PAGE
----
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European banks set for more job cuts in Asian equities as China meltdown hits profits

Britain's financial industry will be damaged if the country votes to leave the European Union, and the "Brexit" debate has already cost the UK some foreign investment, according to two of the nation's most senior corporate directors.

[HONG KONG] European banks are set to trim more jobs in Asian equities, industry insiders said, as global cost-cutting reaches peripheral businesses in a region where a drop in Chinese trading volumes and local competition have hit profits.

Bankers and headhunters told Reuters that BNP Paribas SA , Deutsche Bank AG and Barclays PLC are among lenders likely to cut back equities trading and research teams in non-core markets in Asia this year.

The mooted cuts set the tone for a tough 2016. Already this year, turmoil in Chinese stocks has clouded the picture for brokers trying to drum up business in key commission-paying markets, as unpredictable central bank and regulatory action sent shares tumbling and triggered trading halts.

"We continue to see banks assessing profitability of businesses in Asia," said Paul McSheaffrey, head of Hong Kong banking at KPMG.

Weaker revenue and tighter regulations have dulled returns in the Asia equities business, McSheaffrey said, with the result that some lenders will trim operations in non-essential markets.

"Banks have to assess what is core to their customer franchise and shape their footprint accordingly," he said.

In markets such as India, home-grown rivals have cornered a bigger share of the domestic business and offer broader research services afforded by lower costs, bankers said.

Raja Lahiri, partner at consultancy Grant Thornton India in Mumbai, said there was "definitely pressure on the equities business" as falling fees made competing in overcrowded markets less attractive.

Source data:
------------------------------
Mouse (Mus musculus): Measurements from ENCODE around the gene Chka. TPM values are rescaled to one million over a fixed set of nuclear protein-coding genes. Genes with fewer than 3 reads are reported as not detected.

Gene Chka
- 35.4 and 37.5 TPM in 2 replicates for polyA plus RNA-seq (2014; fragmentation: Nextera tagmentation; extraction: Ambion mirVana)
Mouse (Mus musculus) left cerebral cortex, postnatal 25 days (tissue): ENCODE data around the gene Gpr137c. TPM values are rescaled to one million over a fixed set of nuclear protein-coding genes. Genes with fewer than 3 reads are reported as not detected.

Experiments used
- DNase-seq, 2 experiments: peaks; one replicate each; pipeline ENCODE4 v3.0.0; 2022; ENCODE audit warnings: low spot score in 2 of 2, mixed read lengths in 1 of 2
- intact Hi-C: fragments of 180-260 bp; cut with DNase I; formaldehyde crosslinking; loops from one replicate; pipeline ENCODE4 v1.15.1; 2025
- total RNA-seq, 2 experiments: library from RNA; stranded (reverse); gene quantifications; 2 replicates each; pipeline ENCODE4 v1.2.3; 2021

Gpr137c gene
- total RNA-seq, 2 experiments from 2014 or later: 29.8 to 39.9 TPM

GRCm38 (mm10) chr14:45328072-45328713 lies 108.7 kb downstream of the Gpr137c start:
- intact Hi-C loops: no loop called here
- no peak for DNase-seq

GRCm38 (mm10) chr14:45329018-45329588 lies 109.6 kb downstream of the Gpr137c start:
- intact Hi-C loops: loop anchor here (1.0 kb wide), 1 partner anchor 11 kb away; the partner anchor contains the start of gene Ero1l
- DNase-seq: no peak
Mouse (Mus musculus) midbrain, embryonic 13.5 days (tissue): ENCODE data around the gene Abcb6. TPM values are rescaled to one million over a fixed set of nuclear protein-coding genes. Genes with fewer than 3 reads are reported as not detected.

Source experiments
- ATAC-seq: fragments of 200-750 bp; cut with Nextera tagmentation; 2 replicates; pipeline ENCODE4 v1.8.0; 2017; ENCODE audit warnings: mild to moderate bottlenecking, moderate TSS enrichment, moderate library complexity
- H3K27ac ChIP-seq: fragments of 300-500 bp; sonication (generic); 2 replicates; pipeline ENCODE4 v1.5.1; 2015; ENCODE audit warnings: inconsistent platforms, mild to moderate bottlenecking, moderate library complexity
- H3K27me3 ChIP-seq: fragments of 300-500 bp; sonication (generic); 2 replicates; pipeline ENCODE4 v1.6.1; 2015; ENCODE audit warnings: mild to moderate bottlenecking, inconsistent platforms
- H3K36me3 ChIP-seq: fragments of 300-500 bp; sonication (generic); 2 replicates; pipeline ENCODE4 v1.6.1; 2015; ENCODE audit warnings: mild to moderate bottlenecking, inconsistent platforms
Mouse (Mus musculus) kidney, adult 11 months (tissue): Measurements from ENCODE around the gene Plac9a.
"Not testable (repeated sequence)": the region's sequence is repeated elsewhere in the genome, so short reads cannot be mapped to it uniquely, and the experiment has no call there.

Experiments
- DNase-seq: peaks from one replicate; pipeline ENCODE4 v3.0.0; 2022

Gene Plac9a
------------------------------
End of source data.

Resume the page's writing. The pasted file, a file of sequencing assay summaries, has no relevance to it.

Barclays is already set to close investment banking businesses in South Korea and Taiwan, sources told Reuters. Standard Chartered PLC and Societe Generale, have also shut equities platforms or cut headcount.

Deutsche Bank, BNP Paribas and Barclays declined to comment on staffing issues. Industry insiders that spoke to Reuters declined to be identified due to the sensitivity of the issue.

With 10 of Europe's biggest lenders announcing 130,000 job losses since June, bank chief executives are looking to cut in businesses where they lack scale to focus on more profitable markets.

"The overall focus is on returns and if you look at the equities business in Asia the profitability is not that high,"said a senior equities banker with a large European bank.

"The size of the pie hasn't changed and with the United States raising interest rates, it will gradually shrink," the banker said. "So the focus is on large markets like the US" Mid-ranked equities players such as Barclays and StanChart expanded Asian equities platforms, including stock-broking and research, after the 2008 financial crisis, expecting strong economic growth would lead to booming stock markets.

That boom never came, and offering research and broking across each of Asia's fragmented markets has become expensive at a time when the focus for big investors is increasingly Hong Kong and the world's second-biggest economy, China.

Those two markets accounted for 54 per cent of Asia broker commissions last year, from 46 per cent a year earlier, according to researcher Greenwich Associates.

But industry insiders said a grim China outlook this year means there is unlikely to be a repeat of last year's trading bonanza, when the benchmark Shanghai-Shenzhen CSI 300 index climbed 46 per cent in January-June before tumbling 43 per cent by August.

"In a prolonged bear market people trade once then walk away," said a Hong Kong-based equities recruiter. "There's no money to be made for banks."